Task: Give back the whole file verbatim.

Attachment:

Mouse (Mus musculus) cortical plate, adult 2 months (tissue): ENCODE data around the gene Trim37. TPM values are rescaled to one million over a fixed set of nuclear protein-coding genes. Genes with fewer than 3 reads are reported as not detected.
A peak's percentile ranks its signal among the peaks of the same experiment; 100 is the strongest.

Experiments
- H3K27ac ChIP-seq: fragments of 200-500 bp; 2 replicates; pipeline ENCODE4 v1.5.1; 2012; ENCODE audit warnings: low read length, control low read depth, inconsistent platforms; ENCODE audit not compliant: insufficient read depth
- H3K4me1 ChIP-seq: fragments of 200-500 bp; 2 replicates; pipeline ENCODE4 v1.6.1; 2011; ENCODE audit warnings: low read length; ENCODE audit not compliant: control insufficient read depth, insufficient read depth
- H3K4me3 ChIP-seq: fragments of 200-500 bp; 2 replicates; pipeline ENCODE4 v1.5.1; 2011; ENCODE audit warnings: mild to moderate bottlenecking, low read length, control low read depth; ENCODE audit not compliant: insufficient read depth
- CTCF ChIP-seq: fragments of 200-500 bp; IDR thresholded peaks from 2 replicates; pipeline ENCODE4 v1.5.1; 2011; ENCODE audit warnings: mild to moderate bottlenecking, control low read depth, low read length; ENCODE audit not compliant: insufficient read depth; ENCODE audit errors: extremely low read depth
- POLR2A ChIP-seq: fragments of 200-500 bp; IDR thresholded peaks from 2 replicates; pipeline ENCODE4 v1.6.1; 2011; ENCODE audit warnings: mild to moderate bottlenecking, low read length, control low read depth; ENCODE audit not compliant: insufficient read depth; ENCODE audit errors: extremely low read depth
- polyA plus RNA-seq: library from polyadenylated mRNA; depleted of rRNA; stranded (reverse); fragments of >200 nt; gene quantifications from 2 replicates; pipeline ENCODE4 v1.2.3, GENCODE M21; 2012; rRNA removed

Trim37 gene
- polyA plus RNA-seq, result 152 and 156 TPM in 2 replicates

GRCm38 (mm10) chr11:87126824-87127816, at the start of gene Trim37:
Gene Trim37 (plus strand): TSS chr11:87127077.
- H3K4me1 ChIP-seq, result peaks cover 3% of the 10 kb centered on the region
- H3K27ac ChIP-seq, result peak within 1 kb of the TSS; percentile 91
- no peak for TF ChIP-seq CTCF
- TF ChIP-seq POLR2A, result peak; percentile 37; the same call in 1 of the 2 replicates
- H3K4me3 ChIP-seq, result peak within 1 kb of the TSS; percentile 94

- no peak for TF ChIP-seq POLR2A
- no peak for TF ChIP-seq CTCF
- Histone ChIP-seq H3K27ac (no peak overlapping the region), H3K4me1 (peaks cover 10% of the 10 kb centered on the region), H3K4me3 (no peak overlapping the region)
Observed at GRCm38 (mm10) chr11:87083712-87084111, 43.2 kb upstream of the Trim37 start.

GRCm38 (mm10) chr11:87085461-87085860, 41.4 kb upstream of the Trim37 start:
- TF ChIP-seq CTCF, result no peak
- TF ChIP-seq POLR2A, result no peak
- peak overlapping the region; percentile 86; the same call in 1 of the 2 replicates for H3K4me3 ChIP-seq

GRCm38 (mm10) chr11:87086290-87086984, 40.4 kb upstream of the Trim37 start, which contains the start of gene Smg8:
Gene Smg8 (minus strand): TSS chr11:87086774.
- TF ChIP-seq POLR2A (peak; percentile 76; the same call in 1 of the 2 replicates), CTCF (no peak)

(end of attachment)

Mouse (Mus musculus) cortical plate, adult 2 months (tissue): ENCODE data around the gene Trim37. TPM values are rescaled to one million over a fixed set of nuclear protein-coding genes. Genes with fewer than 3 reads are reported as not detected.
A peak's percentile ranks its signal among the peaks of the same experiment; 100 is the strongest.

Experiments
- H3K27ac ChIP-seq: fragments of 200-500 bp; 2 replicates; pipeline ENCODE4 v1.5.1; 2012; ENCODE audit warnings: low read length, control low read depth, inconsistent platforms; ENCODE audit not compliant: insufficient read depth
- H3K4me1 ChIP-seq: fragments of 200-500 bp; 2 replicates; pipeline ENCODE4 v1.6.1; 2011; ENCODE audit warnings: low read length; ENCODE audit not compliant: control insufficient read depth, insufficient read depth
- H3K4me3 ChIP-seq: fragments of 200-500 bp; 2 replicates; pipeline ENCODE4 v1.5.1; 2011; ENCODE audit warnings: mild to moderate bottlenecking, low read length, control low read depth; ENCODE audit not compliant: insufficient read depth
- CTCF ChIP-seq: fragments of 200-500 bp; IDR thresholded peaks from 2 replicates; pipeline ENCODE4 v1.5.1; 2011; ENCODE audit warnings: mild to moderate bottlenecking, control low read depth, low read length; ENCODE audit not compliant: insufficient read depth; ENCODE audit errors: extremely low read depth
- POLR2A ChIP-seq: fragments of 200-500 bp; IDR thresholded peaks from 2 replicates; pipeline ENCODE4 v1.6.1; 2011; ENCODE audit warnings: mild to moderate bottlenecking, low read length, control low read depth; ENCODE audit not compliant: insufficient read depth; ENCODE audit errors: extremely low read depth
- polyA plus RNA-seq: library from polyadenylated mRNA; depleted of rRNA; stranded (reverse); fragments of >200 nt; gene quantifications from 2 replicates; pipeline ENCODE4 v1.2.3, GENCODE M21; 2012; rRNA removed

Trim37 gene
- polyA plus RNA-seq, result 152 and 156 TPM in 2 replicates

GRCm38 (mm10) chr11:87126824-87127816, at the start of gene Trim37:
Gene Trim37 (plus strand): TSS chr11:87127077.
- H3K4me1 ChIP-seq, result peaks cover 3% of the 10 kb centered on the region
- H3K27ac ChIP-seq, result peak within 1 kb of the TSS; percentile 91
- no peak for TF ChIP-seq CTCF
- TF ChIP-seq POLR2A, result peak; percentile 37; the same call in 1 of the 2 replicates
- H3K4me3 ChIP-seq, result peak within 1 kb of the TSS; percentile 94

- no peak for TF ChIP-seq POLR2A
- no peak for TF ChIP-seq CTCF
- Histone ChIP-seq H3K27ac (no peak overlapping the region), H3K4me1 (peaks cover 10% of the 10 kb centered on the region), H3K4me3 (no peak overlapping the region)
Observed at GRCm38 (mm10) chr11:87083712-87084111, 43.2 kb upstream of the Trim37 start.

GRCm38 (mm10) chr11:87085461-87085860, 41.4 kb upstream of the Trim37 start:
- TF ChIP-seq CTCF, result no peak
- TF ChIP-seq POLR2A, result no peak
- peak overlapping the region; percentile 86; the same call in 1 of the 2 replicates for H3K4me3 ChIP-seq

GRCm38 (mm10) chr11:87086290-87086984, 40.4 kb upstream of the Trim37 start, which contains the start of gene Smg8:
Gene Smg8 (minus strand): TSS chr11:87086774.
- TF ChIP-seq POLR2A (peak; percentile 76; the same call in 1 of the 2 replicates), CTCF (no peak)